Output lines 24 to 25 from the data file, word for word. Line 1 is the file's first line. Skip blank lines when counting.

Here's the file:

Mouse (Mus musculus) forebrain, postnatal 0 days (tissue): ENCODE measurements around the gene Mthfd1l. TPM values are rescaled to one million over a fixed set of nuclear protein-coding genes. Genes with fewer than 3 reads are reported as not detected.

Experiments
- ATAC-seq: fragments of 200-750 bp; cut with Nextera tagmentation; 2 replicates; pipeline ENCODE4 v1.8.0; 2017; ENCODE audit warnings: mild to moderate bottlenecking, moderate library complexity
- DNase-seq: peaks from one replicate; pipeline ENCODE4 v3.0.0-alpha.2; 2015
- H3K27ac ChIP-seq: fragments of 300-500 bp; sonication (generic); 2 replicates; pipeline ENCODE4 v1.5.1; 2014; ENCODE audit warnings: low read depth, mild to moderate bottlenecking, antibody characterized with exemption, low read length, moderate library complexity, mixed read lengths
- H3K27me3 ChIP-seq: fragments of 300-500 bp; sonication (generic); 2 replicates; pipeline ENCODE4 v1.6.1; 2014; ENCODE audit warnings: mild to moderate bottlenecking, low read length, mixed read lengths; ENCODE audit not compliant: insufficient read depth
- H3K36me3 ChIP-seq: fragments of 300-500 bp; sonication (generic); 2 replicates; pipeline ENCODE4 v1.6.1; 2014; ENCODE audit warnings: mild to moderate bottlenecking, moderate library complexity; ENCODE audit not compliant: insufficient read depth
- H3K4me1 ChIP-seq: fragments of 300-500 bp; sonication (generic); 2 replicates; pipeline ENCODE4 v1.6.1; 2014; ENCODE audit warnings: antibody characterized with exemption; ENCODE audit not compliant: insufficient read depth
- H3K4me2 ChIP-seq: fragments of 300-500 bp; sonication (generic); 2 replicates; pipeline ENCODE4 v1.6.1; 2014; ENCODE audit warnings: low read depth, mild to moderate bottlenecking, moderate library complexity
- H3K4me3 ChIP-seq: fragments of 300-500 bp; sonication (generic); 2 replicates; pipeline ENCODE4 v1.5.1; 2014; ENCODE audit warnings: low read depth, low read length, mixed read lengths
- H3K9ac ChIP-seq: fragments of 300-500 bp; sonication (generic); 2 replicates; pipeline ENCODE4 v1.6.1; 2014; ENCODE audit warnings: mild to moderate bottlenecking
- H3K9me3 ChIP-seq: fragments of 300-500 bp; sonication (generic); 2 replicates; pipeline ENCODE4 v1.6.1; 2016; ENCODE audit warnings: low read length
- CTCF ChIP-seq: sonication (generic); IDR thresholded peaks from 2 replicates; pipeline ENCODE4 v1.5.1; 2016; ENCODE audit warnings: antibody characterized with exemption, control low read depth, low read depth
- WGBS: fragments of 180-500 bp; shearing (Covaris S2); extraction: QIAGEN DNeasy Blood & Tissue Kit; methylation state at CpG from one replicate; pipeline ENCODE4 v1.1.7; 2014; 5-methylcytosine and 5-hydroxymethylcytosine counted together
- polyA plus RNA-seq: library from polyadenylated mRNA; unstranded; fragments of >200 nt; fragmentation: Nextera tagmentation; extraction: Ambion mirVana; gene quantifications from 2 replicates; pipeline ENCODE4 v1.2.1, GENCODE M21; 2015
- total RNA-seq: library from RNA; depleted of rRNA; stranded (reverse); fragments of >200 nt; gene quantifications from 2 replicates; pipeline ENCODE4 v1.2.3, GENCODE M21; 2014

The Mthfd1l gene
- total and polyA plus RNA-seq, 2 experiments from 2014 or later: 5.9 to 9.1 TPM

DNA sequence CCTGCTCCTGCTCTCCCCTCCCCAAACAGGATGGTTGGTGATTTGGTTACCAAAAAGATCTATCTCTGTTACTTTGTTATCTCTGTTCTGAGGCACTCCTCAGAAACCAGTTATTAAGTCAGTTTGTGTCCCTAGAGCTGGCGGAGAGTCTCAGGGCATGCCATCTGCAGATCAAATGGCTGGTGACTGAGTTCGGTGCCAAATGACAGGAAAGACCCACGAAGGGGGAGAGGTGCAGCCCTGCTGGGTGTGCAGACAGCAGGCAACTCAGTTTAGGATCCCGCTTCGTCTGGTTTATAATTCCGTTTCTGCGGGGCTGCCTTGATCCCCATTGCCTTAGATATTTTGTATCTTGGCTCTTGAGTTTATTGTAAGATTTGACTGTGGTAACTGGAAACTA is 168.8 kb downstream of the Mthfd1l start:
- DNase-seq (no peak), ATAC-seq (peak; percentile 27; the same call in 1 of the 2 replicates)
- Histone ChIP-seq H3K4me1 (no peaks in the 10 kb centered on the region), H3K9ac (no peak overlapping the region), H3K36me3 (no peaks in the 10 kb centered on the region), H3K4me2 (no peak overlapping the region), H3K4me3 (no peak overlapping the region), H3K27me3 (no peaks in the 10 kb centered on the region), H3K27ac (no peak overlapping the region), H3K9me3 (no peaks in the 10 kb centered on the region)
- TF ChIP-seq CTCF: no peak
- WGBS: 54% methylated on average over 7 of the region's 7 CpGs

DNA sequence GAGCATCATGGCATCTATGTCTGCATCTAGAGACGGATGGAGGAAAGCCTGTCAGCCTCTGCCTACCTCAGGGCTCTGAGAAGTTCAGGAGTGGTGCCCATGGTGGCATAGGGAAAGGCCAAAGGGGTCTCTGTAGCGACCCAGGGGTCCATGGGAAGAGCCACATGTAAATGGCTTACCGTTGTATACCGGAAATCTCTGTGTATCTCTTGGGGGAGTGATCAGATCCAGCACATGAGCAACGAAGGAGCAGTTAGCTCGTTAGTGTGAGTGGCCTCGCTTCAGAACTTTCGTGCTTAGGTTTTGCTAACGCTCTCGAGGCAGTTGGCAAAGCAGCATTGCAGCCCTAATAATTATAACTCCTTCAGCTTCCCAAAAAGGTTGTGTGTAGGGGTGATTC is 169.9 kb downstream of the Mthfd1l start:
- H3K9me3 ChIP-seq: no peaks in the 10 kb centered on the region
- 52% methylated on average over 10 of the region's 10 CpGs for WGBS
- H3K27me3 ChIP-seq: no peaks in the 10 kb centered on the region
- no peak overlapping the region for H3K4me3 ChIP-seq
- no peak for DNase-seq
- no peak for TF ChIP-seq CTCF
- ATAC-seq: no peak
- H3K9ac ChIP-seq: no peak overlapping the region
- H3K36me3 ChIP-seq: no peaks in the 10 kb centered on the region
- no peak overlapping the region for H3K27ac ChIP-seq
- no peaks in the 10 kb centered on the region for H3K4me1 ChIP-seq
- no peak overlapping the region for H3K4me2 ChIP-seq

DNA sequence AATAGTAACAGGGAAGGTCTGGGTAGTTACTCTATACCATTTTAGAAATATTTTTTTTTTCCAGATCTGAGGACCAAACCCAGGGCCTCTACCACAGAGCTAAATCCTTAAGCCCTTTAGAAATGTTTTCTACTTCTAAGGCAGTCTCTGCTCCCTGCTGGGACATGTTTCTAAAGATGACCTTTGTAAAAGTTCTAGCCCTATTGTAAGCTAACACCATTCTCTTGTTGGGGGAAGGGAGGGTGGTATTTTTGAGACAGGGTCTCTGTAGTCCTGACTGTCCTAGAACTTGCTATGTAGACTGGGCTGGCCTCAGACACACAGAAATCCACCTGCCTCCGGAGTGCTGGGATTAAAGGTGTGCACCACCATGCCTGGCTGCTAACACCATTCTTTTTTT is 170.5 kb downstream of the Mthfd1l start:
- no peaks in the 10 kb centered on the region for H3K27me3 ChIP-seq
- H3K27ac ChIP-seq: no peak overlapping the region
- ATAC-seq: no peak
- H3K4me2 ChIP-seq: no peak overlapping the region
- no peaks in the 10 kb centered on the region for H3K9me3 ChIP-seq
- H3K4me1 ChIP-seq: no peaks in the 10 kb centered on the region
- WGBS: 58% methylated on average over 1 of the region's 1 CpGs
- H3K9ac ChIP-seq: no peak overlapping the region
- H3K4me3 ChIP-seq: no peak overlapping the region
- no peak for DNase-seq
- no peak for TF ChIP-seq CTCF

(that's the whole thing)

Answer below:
DNA sequence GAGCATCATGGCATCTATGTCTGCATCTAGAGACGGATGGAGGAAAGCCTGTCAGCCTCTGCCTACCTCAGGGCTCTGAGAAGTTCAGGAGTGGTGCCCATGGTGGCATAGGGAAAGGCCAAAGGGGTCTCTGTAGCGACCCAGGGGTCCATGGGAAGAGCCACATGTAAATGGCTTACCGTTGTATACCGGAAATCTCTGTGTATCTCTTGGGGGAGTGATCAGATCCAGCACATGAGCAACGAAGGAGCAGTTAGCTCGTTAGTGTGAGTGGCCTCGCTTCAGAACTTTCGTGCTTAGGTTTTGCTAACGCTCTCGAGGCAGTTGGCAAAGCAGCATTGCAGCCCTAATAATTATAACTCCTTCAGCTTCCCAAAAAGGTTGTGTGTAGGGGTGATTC is 169.9 kb downstream of the Mthfd1l start:
- H3K9me3 ChIP-seq: no peaks in the 10 kb centered on the region